All subjects gave written informed consent before participation. The regional ethics committee approved the protocol, in accordance with the Declaration of Helsinki.
Each PET study consisted of 6 consecutive scans under 2 conditions (ABBBBA). A was rest condition and B was language condition, including 4 runs of 2 noun–noun generation and 2 verb–verb generation tasks. Subjects were instructed to produce semantically related words belonging to the grammatical category of the target stimulus (20 items per run, 1 item every 6 seconds). The same stimuli, presented binaurally, were used in the 2 PET sessions. Responses were tape-recorded. The semantic relationship between stimuli and responses was scored by 2 independent judges and only congruent judgments were considered. The number of hits was computed and errors were classified as no response, grammatical error (eg, verb instead of noun), or semantic errors.
Subjects were scanned with eyes closed in a darkened room. The head was immobilized and head position was aligned transaxially to the orbitomeatal line with a laser beam and controlled before each acquisition. Measurements of regional distribution of radioactivity were performed with an ECAT HR+ (Siemens) PET camera with full-volume acquisition (planes, 63; thickness, 2.4 mm, axial field-of-view, 158 mm; resolution ≈4.2 mm in all directions). The duration of each scan was 120 seconds; ≈6 mCi of H2O15 was administered. Each experimental condition was started ≈15 seconds before data acquisition and continued until scan completion.
Data were analyzed with SPM2. Images were realigned and coregistered with the mean image calculated from the whole set of PET images. Images were then transformed into the standard space of the Montreal Neurological Institute MRI template, which is based on the atlas of Talairach and Tournoux12 and smoothed with a 12-mm Gaussian filter.
PET images from all subjects were scaled to on overall cerebral blood flow (CBF) grand mean of 50 mL·100g−1·min−1. Analysis of covariance, with global activity as a confounding covariate, was performed on a pixel-by-pixel basis. Appropriate contrasts tested the main effect of language task against the “rest” condition at the 2 sessions PET1 and PET2 (significance threshold P<0.001, uncorrected; cluster extent >100 voxels). No comparison between noun tasks and verb tasks were made because of reduced statistical power. Factorial 2×2 analyses were further effected to assess the test–retest effect, ie, [Language2–Rest2] − [Language1–Rest1] and vice versa (P<0.001, uncorrected; cluster extent >100 voxels). These compound contrasts were assessed with an inclusive mask consisting in the second term of the subtractions.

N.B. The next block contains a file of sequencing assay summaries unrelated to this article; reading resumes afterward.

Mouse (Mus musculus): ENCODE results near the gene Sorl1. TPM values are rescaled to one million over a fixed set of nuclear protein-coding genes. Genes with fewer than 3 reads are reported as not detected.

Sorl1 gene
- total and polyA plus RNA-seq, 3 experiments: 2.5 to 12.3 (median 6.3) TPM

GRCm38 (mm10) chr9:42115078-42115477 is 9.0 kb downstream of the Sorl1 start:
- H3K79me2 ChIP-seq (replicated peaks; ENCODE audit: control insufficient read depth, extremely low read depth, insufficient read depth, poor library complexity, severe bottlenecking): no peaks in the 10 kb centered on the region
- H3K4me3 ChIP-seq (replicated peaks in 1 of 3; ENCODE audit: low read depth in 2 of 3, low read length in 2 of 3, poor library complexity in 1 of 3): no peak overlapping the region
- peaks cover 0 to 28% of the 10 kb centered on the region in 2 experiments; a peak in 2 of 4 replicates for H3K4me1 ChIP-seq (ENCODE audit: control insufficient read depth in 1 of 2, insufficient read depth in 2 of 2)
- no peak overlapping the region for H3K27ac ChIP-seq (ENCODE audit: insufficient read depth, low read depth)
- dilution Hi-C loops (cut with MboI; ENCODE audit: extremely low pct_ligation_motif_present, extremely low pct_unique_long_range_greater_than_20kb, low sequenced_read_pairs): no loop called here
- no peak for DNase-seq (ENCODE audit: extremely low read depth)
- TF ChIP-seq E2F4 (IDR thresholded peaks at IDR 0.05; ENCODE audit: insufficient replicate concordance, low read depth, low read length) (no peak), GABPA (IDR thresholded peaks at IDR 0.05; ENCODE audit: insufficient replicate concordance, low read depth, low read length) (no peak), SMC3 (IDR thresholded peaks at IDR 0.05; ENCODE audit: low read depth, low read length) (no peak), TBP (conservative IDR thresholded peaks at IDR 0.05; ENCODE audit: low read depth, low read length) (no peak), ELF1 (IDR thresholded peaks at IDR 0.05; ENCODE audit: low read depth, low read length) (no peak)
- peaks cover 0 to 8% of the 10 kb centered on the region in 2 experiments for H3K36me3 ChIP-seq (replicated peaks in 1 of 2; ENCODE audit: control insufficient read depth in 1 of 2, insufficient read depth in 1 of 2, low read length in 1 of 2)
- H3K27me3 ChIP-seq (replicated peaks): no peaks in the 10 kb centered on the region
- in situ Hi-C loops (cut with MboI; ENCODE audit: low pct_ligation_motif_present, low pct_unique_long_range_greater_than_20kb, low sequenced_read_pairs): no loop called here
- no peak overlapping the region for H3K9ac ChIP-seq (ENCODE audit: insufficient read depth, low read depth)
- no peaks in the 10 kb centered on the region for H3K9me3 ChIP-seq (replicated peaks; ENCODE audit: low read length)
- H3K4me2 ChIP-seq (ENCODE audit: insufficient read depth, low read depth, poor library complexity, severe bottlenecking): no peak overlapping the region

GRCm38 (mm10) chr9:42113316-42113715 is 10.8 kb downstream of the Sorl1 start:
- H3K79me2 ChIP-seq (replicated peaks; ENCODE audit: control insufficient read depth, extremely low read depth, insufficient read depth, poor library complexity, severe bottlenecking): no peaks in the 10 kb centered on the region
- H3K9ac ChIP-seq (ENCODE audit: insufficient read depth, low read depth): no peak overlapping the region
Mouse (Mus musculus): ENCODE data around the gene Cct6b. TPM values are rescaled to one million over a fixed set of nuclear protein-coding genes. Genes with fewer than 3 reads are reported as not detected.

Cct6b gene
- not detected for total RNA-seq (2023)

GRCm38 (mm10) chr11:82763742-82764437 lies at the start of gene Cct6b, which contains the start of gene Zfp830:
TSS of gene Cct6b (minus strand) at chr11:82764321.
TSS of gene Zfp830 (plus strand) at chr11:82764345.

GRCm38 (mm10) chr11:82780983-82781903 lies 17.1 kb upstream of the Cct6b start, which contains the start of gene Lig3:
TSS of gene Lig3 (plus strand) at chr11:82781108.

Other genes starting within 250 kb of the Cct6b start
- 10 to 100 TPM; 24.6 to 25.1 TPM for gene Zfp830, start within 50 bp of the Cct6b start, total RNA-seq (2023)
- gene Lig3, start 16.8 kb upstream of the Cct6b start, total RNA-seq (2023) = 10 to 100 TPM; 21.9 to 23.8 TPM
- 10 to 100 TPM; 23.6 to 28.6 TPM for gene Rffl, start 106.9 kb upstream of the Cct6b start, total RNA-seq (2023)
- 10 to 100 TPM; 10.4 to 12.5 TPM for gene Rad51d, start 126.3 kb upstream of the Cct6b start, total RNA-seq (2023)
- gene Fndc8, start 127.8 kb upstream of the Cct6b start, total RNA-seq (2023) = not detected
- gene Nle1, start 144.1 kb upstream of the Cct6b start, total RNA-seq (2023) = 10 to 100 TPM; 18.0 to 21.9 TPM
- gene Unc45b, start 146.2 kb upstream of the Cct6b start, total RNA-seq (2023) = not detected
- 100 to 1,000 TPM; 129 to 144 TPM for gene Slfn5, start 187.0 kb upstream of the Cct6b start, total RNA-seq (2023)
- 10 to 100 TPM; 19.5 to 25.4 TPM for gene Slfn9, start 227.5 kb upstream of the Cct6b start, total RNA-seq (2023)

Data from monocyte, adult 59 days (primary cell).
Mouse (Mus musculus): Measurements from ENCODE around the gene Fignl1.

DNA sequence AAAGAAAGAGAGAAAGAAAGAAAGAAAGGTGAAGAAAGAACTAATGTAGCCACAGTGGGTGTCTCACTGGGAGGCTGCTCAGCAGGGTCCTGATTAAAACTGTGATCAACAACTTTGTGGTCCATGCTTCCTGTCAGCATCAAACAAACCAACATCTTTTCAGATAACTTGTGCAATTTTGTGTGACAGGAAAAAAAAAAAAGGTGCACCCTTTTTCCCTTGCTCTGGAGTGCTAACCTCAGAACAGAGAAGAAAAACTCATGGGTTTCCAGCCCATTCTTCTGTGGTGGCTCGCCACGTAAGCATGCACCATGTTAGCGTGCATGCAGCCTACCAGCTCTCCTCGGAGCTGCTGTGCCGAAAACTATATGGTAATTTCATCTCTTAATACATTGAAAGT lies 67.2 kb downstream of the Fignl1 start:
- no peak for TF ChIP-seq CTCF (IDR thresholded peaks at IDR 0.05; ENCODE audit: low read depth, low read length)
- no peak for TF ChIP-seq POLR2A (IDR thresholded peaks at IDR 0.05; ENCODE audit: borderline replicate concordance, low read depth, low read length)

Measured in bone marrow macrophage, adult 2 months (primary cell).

Correlations were performed between time lag from stroke to PET1 (in days) as parametric variable in SPM design and changes in regional CBF (rCBF) between rest and activation at PET1 [Language1-Rest1] to identify areas where activation increased over time after subcortical stroke (P<0.01; cluster extent >50).
Correlations were also performed between performance at PET1 (number of hits) and changes in rCBF between rest and activation at PET1 [Language1-Rest1] to determine areas of activation associated with correct naming (P<0.01; cluster extent >50).
Correlations were performed between performance (number of hits as parametric variable in SPM design) and changes in rCBF as assessed between the 2 sessions by the test-retest compound contrast [Language2–Rest2] − [Language1–Rest1] to identify areas of activation associated with improved performance (P<0.01, cluster extent >20).
Because of the small number of observations and the non-Gaussian distribution of data, the statistical validity of correlations observed at maximum peaks was further assessed using non parametric correlation test (Spearman rank test) with a threshold at P<0.05.
Peaks of maximum statistical differences were considered only when coordinates were located in cortical areas, ie, outside of vascular subcortical lesions.
Improvement at PET2 was found for response accuracy (PET1: 43.7/80±15.2, PET2: 53.6/80±11.6, Wilcoxon test, P<0.05). Five patients showed increased accuracy scores (from 10 to 22 hits more at PET2), 1 patient remained stable (1 hit more at PET2), and 1 patient worsened at PET2 (patient 6 had 9 hits less at PET2). Errors at both sessions consisted mainly of absence of response and to a lesser extent grammatical errors; no semantic errors were observed whatever the session.
No correlation was observed between performance at PET1 and time elapsed from stroke to PET1 (Spearman ρ 0.643, P=0.12).
PET1 Results: Main Contrasts
The Language–Rest contrast showed at PET1 activations only for very low thresholds (P<0.05, k>50). Activations were located mainly in bilateral frontal and temporal (BAs 47, 21/22) regions and in the mesial part of the right cerebellum (Table 2).